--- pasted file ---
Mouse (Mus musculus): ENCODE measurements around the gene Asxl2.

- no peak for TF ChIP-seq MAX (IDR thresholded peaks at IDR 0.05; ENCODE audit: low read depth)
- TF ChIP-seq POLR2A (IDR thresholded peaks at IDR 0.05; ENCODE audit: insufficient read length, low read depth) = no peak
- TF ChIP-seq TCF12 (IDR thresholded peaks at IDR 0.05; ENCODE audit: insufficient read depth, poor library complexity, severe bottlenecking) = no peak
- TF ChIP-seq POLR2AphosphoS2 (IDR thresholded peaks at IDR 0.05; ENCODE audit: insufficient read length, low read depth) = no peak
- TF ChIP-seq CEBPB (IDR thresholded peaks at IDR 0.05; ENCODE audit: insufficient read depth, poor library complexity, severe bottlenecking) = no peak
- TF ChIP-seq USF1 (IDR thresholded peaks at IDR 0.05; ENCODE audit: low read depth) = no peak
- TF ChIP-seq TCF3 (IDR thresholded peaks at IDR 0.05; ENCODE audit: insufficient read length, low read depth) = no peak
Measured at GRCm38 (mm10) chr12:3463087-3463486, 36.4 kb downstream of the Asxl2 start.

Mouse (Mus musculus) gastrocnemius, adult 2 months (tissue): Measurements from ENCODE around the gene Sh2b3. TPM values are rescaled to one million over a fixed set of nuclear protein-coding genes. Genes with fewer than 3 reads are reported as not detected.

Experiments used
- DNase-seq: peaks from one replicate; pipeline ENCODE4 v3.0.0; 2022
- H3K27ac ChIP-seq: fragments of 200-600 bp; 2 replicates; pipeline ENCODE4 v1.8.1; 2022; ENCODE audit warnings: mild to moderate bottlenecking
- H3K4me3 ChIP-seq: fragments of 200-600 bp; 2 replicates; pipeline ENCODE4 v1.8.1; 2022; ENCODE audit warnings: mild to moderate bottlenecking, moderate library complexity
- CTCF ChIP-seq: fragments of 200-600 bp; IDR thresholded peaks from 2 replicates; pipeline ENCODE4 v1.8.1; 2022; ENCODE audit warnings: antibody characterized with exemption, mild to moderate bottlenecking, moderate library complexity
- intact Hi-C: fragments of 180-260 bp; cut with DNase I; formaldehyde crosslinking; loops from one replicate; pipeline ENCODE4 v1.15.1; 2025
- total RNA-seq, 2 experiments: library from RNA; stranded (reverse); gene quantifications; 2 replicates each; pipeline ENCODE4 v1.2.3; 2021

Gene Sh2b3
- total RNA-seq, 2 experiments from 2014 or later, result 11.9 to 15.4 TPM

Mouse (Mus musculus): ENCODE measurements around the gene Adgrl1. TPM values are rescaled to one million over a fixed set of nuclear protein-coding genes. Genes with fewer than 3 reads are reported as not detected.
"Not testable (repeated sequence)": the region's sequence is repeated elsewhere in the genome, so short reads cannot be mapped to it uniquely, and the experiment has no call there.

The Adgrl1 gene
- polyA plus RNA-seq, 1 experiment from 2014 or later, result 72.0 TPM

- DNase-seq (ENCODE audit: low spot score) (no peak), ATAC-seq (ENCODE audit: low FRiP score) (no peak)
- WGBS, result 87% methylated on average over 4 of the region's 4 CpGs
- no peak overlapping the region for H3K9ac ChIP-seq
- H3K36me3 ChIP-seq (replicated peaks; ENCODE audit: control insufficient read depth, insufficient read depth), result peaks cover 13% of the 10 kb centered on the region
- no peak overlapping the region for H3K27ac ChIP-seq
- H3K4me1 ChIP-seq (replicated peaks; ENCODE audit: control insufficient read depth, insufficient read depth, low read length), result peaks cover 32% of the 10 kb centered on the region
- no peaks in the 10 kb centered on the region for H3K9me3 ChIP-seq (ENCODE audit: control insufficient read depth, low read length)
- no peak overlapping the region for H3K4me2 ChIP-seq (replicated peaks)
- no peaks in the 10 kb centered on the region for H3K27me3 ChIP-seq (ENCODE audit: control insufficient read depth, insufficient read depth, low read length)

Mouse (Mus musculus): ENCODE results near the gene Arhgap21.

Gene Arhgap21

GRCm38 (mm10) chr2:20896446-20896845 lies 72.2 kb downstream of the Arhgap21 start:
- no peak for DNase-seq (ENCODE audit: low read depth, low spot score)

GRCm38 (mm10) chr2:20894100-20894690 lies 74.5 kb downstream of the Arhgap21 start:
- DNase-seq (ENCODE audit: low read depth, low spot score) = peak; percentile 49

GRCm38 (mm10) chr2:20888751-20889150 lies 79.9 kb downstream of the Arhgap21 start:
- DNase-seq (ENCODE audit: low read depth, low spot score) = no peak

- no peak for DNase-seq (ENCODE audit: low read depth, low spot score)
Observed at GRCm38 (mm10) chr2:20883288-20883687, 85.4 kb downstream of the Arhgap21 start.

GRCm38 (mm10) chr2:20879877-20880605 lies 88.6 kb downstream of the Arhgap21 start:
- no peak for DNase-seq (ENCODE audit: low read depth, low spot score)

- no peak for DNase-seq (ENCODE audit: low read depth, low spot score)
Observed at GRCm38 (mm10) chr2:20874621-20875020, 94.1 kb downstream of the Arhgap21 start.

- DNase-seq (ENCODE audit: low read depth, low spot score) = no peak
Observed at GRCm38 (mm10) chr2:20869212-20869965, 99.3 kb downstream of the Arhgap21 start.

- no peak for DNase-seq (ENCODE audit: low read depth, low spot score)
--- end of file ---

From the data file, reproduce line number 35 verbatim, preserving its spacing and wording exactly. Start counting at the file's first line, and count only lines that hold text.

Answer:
GRCm38 (mm10) chr2:20896446-20896845 lies 72.2 kb downstream of the Arhgap21 start: